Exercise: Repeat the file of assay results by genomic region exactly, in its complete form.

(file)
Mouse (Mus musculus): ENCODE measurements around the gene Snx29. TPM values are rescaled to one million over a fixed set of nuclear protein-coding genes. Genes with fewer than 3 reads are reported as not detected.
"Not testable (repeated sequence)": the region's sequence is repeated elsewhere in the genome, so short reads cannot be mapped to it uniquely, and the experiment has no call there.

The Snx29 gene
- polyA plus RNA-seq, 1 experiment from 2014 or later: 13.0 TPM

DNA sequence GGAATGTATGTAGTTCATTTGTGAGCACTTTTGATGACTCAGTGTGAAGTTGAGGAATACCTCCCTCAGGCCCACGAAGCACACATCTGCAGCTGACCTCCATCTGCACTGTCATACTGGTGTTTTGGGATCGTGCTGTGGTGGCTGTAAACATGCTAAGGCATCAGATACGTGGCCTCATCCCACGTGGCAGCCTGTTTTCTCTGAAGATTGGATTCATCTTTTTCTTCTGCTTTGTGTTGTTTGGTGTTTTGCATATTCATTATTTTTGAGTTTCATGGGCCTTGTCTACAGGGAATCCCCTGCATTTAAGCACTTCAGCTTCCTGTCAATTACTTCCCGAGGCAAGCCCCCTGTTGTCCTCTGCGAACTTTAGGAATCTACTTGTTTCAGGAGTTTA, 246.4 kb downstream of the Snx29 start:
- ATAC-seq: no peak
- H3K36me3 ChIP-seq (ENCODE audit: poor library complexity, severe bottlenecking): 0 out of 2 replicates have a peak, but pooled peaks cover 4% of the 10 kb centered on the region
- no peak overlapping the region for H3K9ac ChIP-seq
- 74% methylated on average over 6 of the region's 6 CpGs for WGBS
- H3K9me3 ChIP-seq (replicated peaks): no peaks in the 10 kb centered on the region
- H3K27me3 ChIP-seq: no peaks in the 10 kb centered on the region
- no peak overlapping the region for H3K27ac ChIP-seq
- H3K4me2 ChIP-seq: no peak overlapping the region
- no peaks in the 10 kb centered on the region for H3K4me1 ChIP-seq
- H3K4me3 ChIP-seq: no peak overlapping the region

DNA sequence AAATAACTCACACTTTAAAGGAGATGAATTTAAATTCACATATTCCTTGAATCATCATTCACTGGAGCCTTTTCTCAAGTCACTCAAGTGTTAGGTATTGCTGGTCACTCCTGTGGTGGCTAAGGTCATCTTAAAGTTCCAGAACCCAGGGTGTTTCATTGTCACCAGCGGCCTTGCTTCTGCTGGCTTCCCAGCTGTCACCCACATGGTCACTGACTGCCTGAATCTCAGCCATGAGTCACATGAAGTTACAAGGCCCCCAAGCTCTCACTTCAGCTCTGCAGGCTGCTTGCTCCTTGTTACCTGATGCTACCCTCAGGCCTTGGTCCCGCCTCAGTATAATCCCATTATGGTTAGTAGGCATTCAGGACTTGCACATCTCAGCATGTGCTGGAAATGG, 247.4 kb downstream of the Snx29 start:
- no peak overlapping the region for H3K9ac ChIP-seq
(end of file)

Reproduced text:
Mouse (Mus musculus): ENCODE measurements around the gene Snx29. TPM values are rescaled to one million over a fixed set of nuclear protein-coding genes. Genes with fewer than 3 reads are reported as not detected.
"Not testable (repeated sequence)": the region's sequence is repeated elsewhere in the genome, so short reads cannot be mapped to it uniquely, and the experiment has no call there.

The Snx29 gene
- polyA plus RNA-seq, 1 experiment from 2014 or later: 13.0 TPM

DNA sequence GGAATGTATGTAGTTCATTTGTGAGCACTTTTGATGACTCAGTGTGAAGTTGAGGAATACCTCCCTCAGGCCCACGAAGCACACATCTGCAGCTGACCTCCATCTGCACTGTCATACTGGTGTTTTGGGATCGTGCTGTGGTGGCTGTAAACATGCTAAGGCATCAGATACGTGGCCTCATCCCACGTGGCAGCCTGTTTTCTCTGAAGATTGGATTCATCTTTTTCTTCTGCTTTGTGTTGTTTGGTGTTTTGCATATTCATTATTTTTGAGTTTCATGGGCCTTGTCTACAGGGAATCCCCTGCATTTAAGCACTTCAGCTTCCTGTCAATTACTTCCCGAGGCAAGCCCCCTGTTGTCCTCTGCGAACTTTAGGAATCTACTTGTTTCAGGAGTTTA, 246.4 kb downstream of the Snx29 start:
- ATAC-seq: no peak
- H3K36me3 ChIP-seq (ENCODE audit: poor library complexity, severe bottlenecking): 0 out of 2 replicates have a peak, but pooled peaks cover 4% of the 10 kb centered on the region
- no peak overlapping the region for H3K9ac ChIP-seq
- 74% methylated on average over 6 of the region's 6 CpGs for WGBS
- H3K9me3 ChIP-seq (replicated peaks): no peaks in the 10 kb centered on the region
- H3K27me3 ChIP-seq: no peaks in the 10 kb centered on the region
- no peak overlapping the region for H3K27ac ChIP-seq
- H3K4me2 ChIP-seq: no peak overlapping the region
- no peaks in the 10 kb centered on the region for H3K4me1 ChIP-seq
- H3K4me3 ChIP-seq: no peak overlapping the region

DNA sequence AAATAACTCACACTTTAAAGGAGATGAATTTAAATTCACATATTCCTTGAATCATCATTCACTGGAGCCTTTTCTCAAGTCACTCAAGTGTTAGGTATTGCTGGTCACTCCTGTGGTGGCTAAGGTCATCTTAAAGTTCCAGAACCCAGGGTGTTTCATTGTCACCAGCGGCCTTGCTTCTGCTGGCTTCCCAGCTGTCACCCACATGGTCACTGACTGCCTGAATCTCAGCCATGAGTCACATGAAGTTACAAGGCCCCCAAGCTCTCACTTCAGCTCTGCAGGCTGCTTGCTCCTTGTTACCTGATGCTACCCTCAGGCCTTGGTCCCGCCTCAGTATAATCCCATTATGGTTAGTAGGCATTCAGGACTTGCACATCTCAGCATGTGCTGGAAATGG, 247.4 kb downstream of the Snx29 start:
- no peak overlapping the region for H3K9ac ChIP-seq